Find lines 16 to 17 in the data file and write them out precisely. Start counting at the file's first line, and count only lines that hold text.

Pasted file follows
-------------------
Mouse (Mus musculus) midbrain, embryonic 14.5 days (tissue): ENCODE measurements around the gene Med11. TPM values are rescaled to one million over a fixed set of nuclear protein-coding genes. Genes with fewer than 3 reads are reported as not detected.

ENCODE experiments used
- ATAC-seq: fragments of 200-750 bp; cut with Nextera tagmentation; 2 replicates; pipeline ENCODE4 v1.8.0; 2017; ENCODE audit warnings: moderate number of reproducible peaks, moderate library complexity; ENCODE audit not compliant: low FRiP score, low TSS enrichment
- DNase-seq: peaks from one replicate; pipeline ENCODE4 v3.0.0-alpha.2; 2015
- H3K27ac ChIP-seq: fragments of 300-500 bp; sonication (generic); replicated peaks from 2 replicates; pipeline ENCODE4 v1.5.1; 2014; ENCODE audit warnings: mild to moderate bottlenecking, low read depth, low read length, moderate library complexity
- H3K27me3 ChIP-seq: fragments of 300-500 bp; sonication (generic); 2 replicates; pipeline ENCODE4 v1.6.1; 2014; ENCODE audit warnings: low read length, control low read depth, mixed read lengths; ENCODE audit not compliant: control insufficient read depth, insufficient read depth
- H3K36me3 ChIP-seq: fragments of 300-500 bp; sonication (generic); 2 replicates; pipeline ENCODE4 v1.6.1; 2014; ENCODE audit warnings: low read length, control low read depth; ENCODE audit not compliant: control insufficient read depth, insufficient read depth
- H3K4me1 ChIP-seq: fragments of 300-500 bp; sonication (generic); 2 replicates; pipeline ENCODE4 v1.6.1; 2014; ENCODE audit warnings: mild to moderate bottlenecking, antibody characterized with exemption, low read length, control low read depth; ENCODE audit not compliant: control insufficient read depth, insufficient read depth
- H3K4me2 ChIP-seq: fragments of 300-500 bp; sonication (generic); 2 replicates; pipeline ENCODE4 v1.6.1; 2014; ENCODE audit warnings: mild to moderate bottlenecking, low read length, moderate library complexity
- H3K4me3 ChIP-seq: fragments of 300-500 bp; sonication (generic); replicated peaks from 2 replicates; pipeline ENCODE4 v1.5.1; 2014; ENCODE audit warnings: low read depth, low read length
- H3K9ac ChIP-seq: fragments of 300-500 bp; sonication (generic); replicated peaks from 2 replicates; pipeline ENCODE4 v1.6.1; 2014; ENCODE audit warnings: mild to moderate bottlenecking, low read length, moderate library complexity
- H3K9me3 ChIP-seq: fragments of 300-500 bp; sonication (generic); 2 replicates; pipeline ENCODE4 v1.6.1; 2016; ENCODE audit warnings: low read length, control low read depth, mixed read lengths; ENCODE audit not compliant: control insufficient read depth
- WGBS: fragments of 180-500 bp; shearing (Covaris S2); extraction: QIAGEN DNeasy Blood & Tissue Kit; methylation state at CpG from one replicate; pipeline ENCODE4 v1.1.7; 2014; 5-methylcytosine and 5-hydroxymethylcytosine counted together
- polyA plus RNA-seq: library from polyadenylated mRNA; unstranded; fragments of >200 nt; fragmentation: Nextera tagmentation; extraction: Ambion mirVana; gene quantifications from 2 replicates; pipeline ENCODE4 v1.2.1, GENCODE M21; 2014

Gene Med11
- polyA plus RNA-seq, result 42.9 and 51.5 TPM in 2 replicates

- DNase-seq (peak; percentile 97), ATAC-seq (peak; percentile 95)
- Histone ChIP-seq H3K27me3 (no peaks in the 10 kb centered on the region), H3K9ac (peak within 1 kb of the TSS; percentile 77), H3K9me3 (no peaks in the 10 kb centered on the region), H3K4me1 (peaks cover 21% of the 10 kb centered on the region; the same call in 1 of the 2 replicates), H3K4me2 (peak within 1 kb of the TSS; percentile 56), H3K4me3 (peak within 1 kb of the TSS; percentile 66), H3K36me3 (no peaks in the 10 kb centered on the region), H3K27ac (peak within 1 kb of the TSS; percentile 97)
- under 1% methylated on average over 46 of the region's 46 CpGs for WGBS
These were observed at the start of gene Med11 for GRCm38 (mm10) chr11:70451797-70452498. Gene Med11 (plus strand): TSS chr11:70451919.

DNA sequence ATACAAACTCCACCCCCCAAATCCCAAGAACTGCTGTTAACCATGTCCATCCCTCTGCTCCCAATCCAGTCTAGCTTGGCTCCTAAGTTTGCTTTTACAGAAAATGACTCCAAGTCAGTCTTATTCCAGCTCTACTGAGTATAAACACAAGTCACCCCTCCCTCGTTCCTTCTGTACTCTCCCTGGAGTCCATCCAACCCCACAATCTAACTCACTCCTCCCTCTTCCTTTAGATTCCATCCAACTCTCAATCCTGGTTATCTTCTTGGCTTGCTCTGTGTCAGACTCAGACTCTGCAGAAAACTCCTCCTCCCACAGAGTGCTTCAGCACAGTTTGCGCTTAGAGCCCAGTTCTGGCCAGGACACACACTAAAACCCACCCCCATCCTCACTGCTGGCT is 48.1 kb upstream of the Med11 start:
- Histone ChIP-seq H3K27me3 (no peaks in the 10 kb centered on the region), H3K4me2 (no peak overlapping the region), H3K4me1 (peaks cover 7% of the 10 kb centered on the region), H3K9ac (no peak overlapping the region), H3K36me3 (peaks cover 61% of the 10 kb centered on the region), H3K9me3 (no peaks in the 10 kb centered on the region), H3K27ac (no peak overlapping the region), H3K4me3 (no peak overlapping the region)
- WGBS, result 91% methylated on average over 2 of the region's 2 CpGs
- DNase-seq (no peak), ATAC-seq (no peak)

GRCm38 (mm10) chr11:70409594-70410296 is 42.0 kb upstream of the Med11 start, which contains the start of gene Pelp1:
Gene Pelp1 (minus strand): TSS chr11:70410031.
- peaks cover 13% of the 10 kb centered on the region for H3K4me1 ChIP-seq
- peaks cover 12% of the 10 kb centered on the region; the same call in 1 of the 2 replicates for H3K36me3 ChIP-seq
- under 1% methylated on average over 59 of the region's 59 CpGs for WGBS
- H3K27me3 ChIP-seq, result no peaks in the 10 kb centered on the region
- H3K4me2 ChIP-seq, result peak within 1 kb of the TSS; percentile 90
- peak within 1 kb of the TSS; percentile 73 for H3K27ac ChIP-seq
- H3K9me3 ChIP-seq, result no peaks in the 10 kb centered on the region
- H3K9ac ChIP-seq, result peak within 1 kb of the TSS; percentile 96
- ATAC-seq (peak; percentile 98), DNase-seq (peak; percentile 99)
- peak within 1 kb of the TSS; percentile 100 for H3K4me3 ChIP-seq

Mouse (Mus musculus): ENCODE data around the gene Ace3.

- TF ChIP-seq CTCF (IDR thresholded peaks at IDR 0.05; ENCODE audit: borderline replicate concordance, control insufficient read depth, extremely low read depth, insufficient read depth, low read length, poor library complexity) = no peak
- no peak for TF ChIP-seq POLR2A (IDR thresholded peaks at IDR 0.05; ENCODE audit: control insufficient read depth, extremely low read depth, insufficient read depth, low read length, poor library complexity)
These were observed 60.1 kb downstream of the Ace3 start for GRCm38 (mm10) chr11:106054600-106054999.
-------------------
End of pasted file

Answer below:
- polyA plus RNA-seq, result 42.9 and 51.5 TPM in 2 replicates

- DNase-seq (peak; percentile 97), ATAC-seq (peak; percentile 95)